Academic Discourse & The Shared Values of Academic Writing*

Membership in all communities means partaking of its culture, values, goals, and means of communication. Becoming a member of the intellectual communities of the University means learning to read, think, speak, write, and learn in particular ways that are valued by them.

One of the major challenges college students face is learning how to join the intellectual community of academic writers and researchers at their college or university. Just as membership in all communities means partaking of its culture, values, goals, and means of communication, so too membership in the intellectual communities of the University means learning to read, think, speak, write, and learn in particular ways that are valued by your University community. Much communication at the University is conducted in academic discourse, the system of shared (but often tacit) assumptions that establishes what counts as “good” writing, “good” thinking, “good” style, “good” questions—even what counts as a “fact”!

Academic discourse is best defined by the VALUES it seeks to embody. Readers of your academic writing will expect you to:

  • “write to learn” (rather than write to prove what you think you already know)
  • strive for depth over coverage (while respecting the values of accuracy, sufficiency, and productivity)
  • ask questions that matter (rather than ones that are simple to answer or of idiosyncratic interest), one’s that lead to new knowledge or insights, which change the ways we look at things, or which productively challenge or reveal the unexamined foundations of widely held beliefs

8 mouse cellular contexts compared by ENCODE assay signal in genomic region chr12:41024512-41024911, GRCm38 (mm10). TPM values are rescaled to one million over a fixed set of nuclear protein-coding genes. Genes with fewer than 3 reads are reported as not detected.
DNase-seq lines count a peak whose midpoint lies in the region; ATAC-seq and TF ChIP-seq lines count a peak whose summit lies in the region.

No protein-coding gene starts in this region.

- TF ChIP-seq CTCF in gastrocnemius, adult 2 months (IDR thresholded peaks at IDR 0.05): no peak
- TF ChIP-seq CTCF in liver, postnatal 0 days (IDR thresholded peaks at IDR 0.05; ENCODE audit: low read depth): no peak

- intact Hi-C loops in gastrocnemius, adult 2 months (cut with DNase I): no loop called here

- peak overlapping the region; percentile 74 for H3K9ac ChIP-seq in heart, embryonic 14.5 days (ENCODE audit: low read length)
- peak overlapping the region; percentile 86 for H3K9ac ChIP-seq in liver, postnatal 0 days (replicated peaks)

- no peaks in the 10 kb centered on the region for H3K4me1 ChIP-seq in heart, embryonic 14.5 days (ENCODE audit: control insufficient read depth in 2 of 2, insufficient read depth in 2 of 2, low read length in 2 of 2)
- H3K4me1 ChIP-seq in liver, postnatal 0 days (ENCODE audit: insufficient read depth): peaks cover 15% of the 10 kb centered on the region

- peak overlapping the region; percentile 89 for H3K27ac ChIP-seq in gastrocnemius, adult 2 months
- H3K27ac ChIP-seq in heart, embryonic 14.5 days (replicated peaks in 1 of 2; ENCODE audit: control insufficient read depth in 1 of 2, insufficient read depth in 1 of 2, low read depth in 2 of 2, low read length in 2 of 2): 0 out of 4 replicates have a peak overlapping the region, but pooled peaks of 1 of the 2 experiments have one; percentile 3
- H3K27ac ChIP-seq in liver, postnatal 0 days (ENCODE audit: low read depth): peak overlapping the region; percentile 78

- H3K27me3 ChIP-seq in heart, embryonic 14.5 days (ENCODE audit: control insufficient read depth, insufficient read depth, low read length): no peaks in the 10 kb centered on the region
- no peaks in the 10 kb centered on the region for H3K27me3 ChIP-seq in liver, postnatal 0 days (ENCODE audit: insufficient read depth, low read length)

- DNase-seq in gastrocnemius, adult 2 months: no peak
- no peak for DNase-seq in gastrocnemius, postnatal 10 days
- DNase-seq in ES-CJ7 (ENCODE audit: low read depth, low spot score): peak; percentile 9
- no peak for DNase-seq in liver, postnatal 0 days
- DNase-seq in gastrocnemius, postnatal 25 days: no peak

• “use methods [of inquiry] respected by the disciplines, [interdisciplines, or fields] in which you are working,” or explain how the new or modified methods you’re employing produce more accurate, sufficient or productive results
  • “provide evidence” to support your claims, be willing to consider complicating and conflicting evidence, and be willing to follow evidence where it leads
  • document the development of your ideas as well as the sources of information you used
  • situate your ideas in a well-defined field of reasoned inquiry
  • test your ideas for accuracy, sufficiency, and productivity
  • test your ideas in a community of reasoned/researched/considered judgment
  • use a voice and style respected in the field of inquiry in which you’re working

Writing that fails to embody these values—however cleanly written, whatever it’s stylistic merits, however interesting it might be to some other kind of reader—is likely to be rejected by University readers. Remember, academic writing is not universally valued. It is a system developed by and for a highly-particular community of people, institutions, and organizations trying to do highly-specialized work. Writing to other communities in other situations will require you to determine which writing values are tacitly held in that community.

*This essay builds on ideas presented by Susan Copely and others at Empire State College’s “Values in Academic Writing” published online at The Write Way, accessed Jan. 9, 2014. Quoted passages are from “Values in Academic Writing.”